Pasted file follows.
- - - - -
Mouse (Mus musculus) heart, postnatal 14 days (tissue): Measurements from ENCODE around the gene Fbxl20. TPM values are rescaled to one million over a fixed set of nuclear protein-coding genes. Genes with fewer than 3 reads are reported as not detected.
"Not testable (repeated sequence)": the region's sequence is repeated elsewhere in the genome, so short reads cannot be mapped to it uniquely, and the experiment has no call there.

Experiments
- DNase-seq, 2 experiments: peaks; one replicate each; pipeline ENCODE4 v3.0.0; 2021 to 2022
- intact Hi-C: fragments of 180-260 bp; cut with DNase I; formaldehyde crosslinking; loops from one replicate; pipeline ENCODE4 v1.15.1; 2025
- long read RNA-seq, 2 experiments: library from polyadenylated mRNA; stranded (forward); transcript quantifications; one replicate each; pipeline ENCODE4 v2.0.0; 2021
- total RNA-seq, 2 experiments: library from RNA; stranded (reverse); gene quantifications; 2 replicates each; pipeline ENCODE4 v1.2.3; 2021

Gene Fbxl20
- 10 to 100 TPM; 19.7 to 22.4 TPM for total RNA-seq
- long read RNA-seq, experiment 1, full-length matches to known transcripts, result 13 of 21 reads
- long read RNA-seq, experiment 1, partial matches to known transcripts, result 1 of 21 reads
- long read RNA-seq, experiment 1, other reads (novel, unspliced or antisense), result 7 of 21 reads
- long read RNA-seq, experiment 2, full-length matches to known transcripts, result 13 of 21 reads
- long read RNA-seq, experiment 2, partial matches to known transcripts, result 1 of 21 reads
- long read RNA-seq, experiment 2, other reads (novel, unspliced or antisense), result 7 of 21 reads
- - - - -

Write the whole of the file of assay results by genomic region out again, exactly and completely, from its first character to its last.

Mouse (Mus musculus) heart, postnatal 14 days (tissue): Measurements from ENCODE around the gene Fbxl20. TPM values are rescaled to one million over a fixed set of nuclear protein-coding genes. Genes with fewer than 3 reads are reported as not detected.
"Not testable (repeated sequence)": the region's sequence is repeated elsewhere in the genome, so short reads cannot be mapped to it uniquely, and the experiment has no call there.

Experiments
- DNase-seq, 2 experiments: peaks; one replicate each; pipeline ENCODE4 v3.0.0; 2021 to 2022
- intact Hi-C: fragments of 180-260 bp; cut with DNase I; formaldehyde crosslinking; loops from one replicate; pipeline ENCODE4 v1.15.1; 2025
- long read RNA-seq, 2 experiments: library from polyadenylated mRNA; stranded (forward); transcript quantifications; one replicate each; pipeline ENCODE4 v2.0.0; 2021
- total RNA-seq, 2 experiments: library from RNA; stranded (reverse); gene quantifications; 2 replicates each; pipeline ENCODE4 v1.2.3; 2021

Gene Fbxl20
- 10 to 100 TPM; 19.7 to 22.4 TPM for total RNA-seq
- long read RNA-seq, experiment 1, full-length matches to known transcripts, result 13 of 21 reads
- long read RNA-seq, experiment 1, partial matches to known transcripts, result 1 of 21 reads
- long read RNA-seq, experiment 1, other reads (novel, unspliced or antisense), result 7 of 21 reads
- long read RNA-seq, experiment 2, full-length matches to known transcripts, result 13 of 21 reads
- long read RNA-seq, experiment 2, partial matches to known transcripts, result 1 of 21 reads
- long read RNA-seq, experiment 2, other reads (novel, unspliced or antisense), result 7 of 21 reads